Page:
Screen Blog


How bad will the bugs be after the mild winter?

You may have loved this winter’s unusually warm weather, but guess what—so did many insects. The winter warmth (this was the sixth-warmest winter and second warmest February on record in the United States according to NOAA) was pure buggy bliss. Add a warm, wet spring to the mix, and 2017 is creating the perfect breeding ground for some of our least favorite insect pests, including ticks and mosquitoes.

“Most of the pest insects that we're dealing with are not migrating,” said Fredericks. “They have to find a way to make it through the winter. When it's a mild winter, they tend to do a little bit better.”

It's pretty straightforward: when the weather is milder, more insects survive the winter, which means there are more insects around to bite us and breed come springtime. Fredericks and his colleagues made their 2017 predictions based on the winter and spring weather coupled with predictions for the rest of spring and summer.

More adult mosquitoes live through a warm winter, and more of their larvae survive as well. And since mosquitoes breed in standing water, a wet spring gives them plenty of romantic enclaves to keep the population boom going. Moreover, warm weather speeds up a mosquito’s reproductive lifecycle—she can lay more eggs and have them hatch more quickly. If this is making you itchy, it should.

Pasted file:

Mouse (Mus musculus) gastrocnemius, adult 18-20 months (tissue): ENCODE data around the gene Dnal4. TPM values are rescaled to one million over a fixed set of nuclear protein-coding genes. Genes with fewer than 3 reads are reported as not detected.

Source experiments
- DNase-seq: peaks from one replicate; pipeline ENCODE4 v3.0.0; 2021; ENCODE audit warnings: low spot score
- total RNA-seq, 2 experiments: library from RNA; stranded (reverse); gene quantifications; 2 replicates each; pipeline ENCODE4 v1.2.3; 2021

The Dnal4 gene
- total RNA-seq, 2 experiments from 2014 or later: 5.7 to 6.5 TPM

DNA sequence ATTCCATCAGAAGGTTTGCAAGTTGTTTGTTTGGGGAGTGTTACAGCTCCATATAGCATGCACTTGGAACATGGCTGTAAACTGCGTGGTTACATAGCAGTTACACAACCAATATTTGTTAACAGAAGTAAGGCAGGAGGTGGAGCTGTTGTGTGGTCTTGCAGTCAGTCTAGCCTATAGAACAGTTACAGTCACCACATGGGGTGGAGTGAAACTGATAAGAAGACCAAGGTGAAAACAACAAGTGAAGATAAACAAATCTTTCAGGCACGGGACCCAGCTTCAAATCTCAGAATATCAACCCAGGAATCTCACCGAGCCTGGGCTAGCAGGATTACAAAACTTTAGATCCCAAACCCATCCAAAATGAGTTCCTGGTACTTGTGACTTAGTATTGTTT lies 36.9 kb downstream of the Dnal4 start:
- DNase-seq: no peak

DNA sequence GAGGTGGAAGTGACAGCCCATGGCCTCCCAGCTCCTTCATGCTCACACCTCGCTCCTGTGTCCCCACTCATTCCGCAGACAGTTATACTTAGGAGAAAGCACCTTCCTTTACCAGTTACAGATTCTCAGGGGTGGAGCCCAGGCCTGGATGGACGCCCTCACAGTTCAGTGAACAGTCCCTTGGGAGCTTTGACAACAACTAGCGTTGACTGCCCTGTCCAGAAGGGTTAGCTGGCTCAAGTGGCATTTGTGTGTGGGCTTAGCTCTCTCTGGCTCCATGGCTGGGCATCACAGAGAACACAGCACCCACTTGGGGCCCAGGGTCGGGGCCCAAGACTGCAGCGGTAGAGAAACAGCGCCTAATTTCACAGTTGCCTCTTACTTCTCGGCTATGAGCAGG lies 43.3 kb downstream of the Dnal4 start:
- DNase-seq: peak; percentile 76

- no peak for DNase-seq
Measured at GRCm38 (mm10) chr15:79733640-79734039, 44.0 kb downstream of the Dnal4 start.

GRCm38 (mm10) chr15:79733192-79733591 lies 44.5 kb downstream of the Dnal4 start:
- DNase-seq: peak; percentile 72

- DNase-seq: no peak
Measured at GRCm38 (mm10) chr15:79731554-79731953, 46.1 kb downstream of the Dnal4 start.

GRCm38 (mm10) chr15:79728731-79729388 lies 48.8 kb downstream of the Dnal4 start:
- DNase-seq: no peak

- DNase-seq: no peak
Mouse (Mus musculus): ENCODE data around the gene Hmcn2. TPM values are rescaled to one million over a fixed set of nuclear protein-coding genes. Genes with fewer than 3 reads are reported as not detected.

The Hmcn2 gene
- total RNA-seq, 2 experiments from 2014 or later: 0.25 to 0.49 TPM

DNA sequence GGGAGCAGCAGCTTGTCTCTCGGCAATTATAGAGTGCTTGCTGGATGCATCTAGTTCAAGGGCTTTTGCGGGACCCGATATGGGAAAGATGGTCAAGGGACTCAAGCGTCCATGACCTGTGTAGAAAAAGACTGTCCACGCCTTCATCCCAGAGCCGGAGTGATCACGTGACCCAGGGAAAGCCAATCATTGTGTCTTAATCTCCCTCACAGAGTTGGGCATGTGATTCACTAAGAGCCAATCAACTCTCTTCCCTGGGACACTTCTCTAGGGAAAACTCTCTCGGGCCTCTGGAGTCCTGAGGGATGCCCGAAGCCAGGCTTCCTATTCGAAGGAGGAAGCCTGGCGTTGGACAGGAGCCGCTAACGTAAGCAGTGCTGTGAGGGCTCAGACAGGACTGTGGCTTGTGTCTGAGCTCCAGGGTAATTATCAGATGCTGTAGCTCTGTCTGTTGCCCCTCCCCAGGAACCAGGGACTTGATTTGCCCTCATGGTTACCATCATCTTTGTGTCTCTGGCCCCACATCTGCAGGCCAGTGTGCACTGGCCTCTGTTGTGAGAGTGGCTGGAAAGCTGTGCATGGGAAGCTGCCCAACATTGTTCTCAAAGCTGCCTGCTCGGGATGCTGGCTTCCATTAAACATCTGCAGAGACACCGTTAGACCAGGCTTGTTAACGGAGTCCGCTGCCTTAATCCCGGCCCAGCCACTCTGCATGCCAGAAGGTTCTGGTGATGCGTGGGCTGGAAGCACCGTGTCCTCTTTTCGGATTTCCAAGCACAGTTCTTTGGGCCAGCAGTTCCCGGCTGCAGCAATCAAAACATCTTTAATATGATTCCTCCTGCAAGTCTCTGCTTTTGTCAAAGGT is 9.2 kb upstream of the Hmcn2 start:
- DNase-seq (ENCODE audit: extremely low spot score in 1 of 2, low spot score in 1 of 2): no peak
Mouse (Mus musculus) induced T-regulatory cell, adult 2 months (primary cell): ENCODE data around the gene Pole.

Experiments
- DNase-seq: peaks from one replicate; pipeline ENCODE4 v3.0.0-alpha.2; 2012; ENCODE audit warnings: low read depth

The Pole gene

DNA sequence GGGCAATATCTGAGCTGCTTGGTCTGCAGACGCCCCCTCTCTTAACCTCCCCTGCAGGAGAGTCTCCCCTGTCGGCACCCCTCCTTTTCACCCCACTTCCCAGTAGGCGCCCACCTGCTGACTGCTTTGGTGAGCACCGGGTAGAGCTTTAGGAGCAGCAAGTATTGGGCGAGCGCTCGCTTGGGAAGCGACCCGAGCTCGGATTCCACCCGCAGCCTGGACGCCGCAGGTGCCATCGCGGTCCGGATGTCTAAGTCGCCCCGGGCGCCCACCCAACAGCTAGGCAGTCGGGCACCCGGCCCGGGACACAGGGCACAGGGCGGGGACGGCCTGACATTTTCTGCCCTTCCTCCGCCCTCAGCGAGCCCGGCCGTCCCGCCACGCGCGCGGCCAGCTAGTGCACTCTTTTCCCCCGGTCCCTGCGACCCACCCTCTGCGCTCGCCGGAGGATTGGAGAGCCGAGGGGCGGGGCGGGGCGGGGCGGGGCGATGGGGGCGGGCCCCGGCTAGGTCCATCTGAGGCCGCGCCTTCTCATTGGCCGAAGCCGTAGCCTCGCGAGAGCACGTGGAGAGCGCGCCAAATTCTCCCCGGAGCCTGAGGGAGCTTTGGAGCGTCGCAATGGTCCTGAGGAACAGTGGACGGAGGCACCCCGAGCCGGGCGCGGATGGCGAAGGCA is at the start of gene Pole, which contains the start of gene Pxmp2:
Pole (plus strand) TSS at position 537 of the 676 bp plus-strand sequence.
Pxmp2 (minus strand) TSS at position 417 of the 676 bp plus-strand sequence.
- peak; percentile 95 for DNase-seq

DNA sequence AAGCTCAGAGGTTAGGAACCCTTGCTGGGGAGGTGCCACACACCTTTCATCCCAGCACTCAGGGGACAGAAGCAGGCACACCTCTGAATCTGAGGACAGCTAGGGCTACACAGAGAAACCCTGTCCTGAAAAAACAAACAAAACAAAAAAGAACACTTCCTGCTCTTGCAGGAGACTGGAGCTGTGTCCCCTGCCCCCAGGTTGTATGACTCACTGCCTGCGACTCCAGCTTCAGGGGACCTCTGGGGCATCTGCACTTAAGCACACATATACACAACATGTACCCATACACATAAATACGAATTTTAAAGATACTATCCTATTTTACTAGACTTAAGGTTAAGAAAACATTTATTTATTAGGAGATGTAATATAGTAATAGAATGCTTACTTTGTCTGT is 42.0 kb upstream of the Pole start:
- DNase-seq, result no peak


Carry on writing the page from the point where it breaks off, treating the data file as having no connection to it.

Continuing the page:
What should you do with this information?

“Do a self-assessment of your property of areas that could potentially breed mosquitoes,” said Fredericks. “You should look for anything that is going to hold water. A lot of people hear about flower pots and old tires, and sure, those are places where water can accumulate. But these mosquitoes can breed in the volume of water that can be held inside of bottle cap. It's time to be mindful debris and trash and children's toys. Make sure that rain gutters are clear and not clogged.”

Also, Fredericks recommends wearing any repellant that appears on the CDC approved the list, which includes DEET, Picaridin, Oil of lemon eucalyptus (OLE) or (PMD) (which isn’t to be confused with the lemon of eucalyptus essential oil). And while dawn and dusk used to be the primetime biting period for mosquitos, newer species such as Aedes aegypti are day biters. As for ticks, donning repellant and covering up—light colored, long-sleeved pants and long shirts—is key in tick areas. That means woods and grassy areas, but even the wild edges of your  property can be perilous when you're out doing yard work.